These conflicts have academically necessitated the study of social psychology to the study of conflict by highlighting the inter-group activities like undercurrents in the society. Along with the societal change, social psychological research too changes and it is important to find the variables in the altering framework that might lead to conflict, prejudice, hatred, fellow-feeling, their increase or sometimes their reduction etc., because social psychology invariably reflects the inherent cultural and political processes that shape the collective relations.
Study of the prejudiced personality comes from the deep-seated inflexibility of thought and attitude, rigidity in thinking terms of white and black and inability to see the colors in between the two. Authoritarian Personality theory and Dogmatic Personality theory account for this. In recent years, such deep-rooted theories of segregating people according to race, color, ethnicity and generalizing their psychology have been successfully challenged and the modern psychological concepts and methods of intergroup relations and individualized psychological approaches have become more and more pronounced.
"Because they are fundamental to our cognitive architecture, cognitive social theorists argue that categories and stereotypes are difficult to alter and may sometimes be applied in an automatic and unreflexive manner. Research on so-called implicit prejudice has been described as one of the most important recent developments in the social psychology of intergroup processes" (book 1).
Conventionally prejudice was measured by explicit and implicit expressions of bias and prejudice, although this perspective is not admired any more for the simple reason that prejudice need not be expressed all the time; but still could be part of a person's mental makeup. Also showing random photos or flashing images of people belonging to other races and cultures need not bring out the deep-seated anger or despise and according to aversive racism theory 'aversive racists consciously sympathizes with the victims of historical injustice and support racial equality'.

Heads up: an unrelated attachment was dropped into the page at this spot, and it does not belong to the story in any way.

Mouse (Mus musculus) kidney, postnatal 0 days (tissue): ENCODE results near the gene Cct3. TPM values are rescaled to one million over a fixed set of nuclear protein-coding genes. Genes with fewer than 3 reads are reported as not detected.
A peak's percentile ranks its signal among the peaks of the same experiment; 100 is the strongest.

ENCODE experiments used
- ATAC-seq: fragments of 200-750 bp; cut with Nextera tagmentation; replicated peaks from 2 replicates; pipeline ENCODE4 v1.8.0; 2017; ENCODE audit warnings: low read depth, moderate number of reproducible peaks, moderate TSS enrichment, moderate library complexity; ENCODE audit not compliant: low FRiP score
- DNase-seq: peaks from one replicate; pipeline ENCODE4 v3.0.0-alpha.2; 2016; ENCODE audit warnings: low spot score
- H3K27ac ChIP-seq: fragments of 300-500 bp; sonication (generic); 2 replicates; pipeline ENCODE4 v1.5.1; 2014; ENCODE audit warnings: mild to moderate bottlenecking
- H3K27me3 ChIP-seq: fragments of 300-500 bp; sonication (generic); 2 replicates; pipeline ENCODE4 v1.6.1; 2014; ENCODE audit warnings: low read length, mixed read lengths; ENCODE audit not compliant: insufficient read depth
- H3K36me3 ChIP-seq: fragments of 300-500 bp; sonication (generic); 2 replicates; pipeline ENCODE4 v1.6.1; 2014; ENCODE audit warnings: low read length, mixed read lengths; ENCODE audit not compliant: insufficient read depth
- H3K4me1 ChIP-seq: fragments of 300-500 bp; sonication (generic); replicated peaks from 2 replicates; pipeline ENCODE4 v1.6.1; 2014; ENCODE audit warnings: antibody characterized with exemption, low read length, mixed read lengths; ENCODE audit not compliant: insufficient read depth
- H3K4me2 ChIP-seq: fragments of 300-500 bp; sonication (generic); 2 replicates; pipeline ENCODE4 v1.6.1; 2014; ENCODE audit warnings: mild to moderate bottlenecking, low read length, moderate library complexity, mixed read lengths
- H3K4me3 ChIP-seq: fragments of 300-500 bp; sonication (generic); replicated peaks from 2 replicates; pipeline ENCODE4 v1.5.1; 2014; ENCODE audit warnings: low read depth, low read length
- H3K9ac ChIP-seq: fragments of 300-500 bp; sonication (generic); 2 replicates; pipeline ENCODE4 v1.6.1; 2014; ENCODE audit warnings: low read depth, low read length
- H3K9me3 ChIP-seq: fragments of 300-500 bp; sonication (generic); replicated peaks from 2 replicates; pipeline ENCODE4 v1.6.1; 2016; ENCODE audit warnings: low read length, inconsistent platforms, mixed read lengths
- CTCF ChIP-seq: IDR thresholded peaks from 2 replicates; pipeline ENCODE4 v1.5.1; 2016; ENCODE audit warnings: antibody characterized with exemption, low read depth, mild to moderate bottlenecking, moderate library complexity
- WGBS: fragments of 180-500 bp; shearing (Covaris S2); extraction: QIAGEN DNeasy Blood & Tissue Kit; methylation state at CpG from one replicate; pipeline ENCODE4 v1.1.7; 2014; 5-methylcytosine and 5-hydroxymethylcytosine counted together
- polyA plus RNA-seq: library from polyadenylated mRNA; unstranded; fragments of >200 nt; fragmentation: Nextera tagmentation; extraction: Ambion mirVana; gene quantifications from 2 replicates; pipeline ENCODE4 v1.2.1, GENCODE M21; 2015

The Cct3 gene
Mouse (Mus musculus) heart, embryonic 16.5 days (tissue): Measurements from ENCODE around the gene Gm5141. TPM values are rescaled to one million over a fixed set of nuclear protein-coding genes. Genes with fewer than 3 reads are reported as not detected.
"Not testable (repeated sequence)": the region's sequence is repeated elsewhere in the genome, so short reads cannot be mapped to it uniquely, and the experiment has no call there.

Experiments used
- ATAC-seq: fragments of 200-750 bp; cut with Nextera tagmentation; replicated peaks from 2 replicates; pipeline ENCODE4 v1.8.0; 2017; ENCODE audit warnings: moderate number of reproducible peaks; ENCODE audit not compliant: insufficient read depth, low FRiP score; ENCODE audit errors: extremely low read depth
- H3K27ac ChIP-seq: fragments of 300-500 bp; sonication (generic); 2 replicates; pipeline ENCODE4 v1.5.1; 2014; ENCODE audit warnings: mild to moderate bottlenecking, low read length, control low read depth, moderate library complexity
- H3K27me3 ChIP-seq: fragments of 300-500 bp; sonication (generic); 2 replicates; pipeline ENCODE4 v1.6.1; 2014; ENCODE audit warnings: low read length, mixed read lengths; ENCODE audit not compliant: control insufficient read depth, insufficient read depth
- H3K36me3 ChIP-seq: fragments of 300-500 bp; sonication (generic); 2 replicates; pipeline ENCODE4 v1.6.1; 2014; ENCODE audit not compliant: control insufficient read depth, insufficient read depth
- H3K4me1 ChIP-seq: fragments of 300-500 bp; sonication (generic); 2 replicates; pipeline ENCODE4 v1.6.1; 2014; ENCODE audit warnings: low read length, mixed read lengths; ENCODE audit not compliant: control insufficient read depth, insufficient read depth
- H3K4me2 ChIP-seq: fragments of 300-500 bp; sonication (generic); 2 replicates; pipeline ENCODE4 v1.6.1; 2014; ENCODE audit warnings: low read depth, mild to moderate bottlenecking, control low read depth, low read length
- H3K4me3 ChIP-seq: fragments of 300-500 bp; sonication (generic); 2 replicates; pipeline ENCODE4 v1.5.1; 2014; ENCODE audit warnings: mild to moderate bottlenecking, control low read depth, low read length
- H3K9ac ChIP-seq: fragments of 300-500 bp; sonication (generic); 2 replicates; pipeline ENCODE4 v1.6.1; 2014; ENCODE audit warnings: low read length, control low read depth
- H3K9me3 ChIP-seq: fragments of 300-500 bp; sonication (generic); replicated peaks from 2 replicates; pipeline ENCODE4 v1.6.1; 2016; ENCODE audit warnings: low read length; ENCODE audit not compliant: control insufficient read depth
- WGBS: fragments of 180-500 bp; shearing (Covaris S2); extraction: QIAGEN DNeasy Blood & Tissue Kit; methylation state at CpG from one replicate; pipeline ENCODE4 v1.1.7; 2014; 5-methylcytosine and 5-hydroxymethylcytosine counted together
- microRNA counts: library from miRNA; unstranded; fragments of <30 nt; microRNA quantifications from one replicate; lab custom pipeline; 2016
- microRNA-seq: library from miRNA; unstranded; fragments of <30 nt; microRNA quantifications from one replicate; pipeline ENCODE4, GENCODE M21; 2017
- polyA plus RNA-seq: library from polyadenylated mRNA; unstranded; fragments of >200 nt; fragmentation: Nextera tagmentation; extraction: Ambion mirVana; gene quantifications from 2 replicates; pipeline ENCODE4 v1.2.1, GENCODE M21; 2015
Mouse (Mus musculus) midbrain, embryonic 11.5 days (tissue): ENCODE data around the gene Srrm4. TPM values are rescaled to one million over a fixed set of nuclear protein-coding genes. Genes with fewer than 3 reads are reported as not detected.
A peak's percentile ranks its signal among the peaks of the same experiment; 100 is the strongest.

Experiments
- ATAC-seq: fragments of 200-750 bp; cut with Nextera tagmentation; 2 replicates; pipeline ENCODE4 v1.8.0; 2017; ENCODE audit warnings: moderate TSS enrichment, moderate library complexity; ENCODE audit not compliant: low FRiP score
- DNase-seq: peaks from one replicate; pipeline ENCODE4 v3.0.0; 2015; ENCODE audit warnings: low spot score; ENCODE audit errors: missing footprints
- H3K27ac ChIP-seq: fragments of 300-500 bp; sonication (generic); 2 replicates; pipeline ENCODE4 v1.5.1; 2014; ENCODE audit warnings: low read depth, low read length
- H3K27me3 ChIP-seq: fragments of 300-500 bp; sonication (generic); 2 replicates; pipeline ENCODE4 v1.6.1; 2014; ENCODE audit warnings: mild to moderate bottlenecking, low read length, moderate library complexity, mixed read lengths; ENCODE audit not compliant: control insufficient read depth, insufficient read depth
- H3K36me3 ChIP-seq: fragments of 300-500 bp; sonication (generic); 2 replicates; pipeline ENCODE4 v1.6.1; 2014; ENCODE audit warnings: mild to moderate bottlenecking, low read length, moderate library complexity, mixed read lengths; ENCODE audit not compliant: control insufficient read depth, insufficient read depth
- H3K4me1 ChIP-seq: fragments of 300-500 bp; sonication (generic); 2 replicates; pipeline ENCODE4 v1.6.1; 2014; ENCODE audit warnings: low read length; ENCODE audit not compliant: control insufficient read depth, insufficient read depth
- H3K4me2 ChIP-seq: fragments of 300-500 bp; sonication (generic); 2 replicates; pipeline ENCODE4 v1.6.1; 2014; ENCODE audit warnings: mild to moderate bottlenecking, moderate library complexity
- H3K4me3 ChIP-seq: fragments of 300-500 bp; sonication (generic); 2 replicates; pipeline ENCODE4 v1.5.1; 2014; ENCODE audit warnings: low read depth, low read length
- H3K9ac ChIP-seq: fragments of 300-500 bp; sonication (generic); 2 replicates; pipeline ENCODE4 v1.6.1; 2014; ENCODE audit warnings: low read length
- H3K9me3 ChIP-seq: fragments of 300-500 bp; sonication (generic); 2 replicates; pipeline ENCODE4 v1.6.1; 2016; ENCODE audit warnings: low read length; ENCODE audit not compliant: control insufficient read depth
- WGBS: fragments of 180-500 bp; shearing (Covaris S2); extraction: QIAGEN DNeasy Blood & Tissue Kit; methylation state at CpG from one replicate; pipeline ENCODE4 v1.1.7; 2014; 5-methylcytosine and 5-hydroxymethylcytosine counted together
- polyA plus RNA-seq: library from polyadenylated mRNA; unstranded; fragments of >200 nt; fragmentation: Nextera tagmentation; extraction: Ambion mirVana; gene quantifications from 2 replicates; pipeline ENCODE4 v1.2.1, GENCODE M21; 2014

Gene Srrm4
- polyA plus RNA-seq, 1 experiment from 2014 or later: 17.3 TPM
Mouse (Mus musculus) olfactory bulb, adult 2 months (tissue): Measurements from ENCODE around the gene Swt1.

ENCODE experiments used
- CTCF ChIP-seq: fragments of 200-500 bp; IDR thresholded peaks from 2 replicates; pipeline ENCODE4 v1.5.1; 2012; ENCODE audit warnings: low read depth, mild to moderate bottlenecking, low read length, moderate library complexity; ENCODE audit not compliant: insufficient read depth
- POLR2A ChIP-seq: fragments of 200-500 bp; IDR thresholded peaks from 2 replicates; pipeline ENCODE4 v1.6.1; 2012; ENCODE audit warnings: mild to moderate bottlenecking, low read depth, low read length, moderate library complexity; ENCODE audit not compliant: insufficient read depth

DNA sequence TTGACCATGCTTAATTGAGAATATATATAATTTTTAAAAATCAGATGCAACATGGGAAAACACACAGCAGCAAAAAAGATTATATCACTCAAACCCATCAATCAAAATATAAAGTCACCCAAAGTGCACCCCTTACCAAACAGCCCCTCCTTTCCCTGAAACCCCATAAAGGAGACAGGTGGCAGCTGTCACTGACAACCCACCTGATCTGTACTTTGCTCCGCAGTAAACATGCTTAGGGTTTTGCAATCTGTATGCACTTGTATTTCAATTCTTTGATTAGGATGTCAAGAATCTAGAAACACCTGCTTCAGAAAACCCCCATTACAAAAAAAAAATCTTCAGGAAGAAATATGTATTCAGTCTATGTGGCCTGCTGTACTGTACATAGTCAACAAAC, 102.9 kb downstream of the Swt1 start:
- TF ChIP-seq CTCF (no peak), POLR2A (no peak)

The group-based approaches of Sherif and Tajfel are more connected with the mob mentality like that of Northern Ireland, where during a funeral procession two British soldiers were killed by the mourning mob and the event got telecasted showing the psychology behind the gory incident as graphic proof of mob's brutality as a result of compulsion to retaliate and friction between ingroup and outgroup members of the mob, braying for violence without any particular pattern while going through a very strong sense of group identity bordering to momentarily dominating social identity that might not linger for a long time in the same group, because in social psychology, stereotypes do not last for long. It is really important here to know the friction between individual psychology and collective psychology that might give way to organized struggles and not just mob fury.
"Thus, one cannot begin to understand the emergence of political conflict in places such as Northern Ireland, Palestine and apartheid South Africa without also understanding how struggles to redefine identity have been nurtured by a growing sense of the illegitimacy and vulnerability of the social hierarchy" (book one).